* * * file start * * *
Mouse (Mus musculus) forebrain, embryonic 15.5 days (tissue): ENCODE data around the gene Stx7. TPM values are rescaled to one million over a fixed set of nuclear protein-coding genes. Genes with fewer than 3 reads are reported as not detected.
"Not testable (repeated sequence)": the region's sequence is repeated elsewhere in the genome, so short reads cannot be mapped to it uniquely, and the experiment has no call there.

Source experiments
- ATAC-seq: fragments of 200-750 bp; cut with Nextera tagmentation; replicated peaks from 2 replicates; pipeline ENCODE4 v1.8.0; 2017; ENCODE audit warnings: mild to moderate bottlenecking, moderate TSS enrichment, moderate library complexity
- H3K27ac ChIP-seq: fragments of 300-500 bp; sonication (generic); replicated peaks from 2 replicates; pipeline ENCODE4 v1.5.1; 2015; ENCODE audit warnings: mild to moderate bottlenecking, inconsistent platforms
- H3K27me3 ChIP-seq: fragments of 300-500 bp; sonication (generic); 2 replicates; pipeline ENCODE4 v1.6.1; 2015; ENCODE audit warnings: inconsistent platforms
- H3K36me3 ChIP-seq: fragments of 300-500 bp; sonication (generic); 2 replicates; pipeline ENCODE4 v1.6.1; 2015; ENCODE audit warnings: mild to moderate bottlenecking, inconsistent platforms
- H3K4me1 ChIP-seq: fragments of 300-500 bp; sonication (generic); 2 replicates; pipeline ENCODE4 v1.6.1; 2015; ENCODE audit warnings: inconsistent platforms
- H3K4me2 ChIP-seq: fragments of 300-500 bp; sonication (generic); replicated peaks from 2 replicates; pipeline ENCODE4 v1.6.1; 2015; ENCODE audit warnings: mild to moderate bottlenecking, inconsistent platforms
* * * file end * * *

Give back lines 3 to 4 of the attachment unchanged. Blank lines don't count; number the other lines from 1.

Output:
Source experiments
- ATAC-seq: fragments of 200-750 bp; cut with Nextera tagmentation; replicated peaks from 2 replicates; pipeline ENCODE4 v1.8.0; 2017; ENCODE audit warnings: mild to moderate bottlenecking, moderate TSS enrichment, moderate library complexity